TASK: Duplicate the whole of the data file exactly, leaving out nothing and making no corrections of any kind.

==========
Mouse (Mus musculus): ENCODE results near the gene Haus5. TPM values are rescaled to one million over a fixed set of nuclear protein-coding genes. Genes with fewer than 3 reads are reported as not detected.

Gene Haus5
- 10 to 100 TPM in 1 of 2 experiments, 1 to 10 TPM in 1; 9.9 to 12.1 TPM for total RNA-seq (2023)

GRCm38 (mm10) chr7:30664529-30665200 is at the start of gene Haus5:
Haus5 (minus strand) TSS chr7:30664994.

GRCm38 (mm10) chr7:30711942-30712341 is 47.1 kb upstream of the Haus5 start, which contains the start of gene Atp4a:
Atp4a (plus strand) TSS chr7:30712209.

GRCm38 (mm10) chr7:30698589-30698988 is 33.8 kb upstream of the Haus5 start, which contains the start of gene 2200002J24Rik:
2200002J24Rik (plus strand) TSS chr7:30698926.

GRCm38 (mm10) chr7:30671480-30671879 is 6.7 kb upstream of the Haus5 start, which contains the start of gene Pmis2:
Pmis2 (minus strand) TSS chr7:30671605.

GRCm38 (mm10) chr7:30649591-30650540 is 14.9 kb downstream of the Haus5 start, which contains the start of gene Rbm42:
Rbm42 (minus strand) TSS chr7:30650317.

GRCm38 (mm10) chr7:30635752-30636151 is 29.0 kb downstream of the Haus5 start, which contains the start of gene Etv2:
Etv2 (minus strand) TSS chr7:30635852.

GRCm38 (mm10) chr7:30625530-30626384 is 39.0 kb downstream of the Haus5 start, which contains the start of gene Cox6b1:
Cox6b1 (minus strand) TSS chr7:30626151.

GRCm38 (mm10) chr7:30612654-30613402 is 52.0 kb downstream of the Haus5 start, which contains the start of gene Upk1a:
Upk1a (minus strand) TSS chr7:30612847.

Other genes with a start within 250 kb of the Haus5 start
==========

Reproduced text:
Mouse (Mus musculus): ENCODE results near the gene Haus5. TPM values are rescaled to one million over a fixed set of nuclear protein-coding genes. Genes with fewer than 3 reads are reported as not detected.

Gene Haus5
- 10 to 100 TPM in 1 of 2 experiments, 1 to 10 TPM in 1; 9.9 to 12.1 TPM for total RNA-seq (2023)

GRCm38 (mm10) chr7:30664529-30665200 is at the start of gene Haus5:
Haus5 (minus strand) TSS chr7:30664994.

GRCm38 (mm10) chr7:30711942-30712341 is 47.1 kb upstream of the Haus5 start, which contains the start of gene Atp4a:
Atp4a (plus strand) TSS chr7:30712209.

GRCm38 (mm10) chr7:30698589-30698988 is 33.8 kb upstream of the Haus5 start, which contains the start of gene 2200002J24Rik:
2200002J24Rik (plus strand) TSS chr7:30698926.

GRCm38 (mm10) chr7:30671480-30671879 is 6.7 kb upstream of the Haus5 start, which contains the start of gene Pmis2:
Pmis2 (minus strand) TSS chr7:30671605.

GRCm38 (mm10) chr7:30649591-30650540 is 14.9 kb downstream of the Haus5 start, which contains the start of gene Rbm42:
Rbm42 (minus strand) TSS chr7:30650317.

GRCm38 (mm10) chr7:30635752-30636151 is 29.0 kb downstream of the Haus5 start, which contains the start of gene Etv2:
Etv2 (minus strand) TSS chr7:30635852.

GRCm38 (mm10) chr7:30625530-30626384 is 39.0 kb downstream of the Haus5 start, which contains the start of gene Cox6b1:
Cox6b1 (minus strand) TSS chr7:30626151.

GRCm38 (mm10) chr7:30612654-30613402 is 52.0 kb downstream of the Haus5 start, which contains the start of gene Upk1a:
Upk1a (minus strand) TSS chr7:30612847.

Other genes with a start within 250 kb of the Haus5 start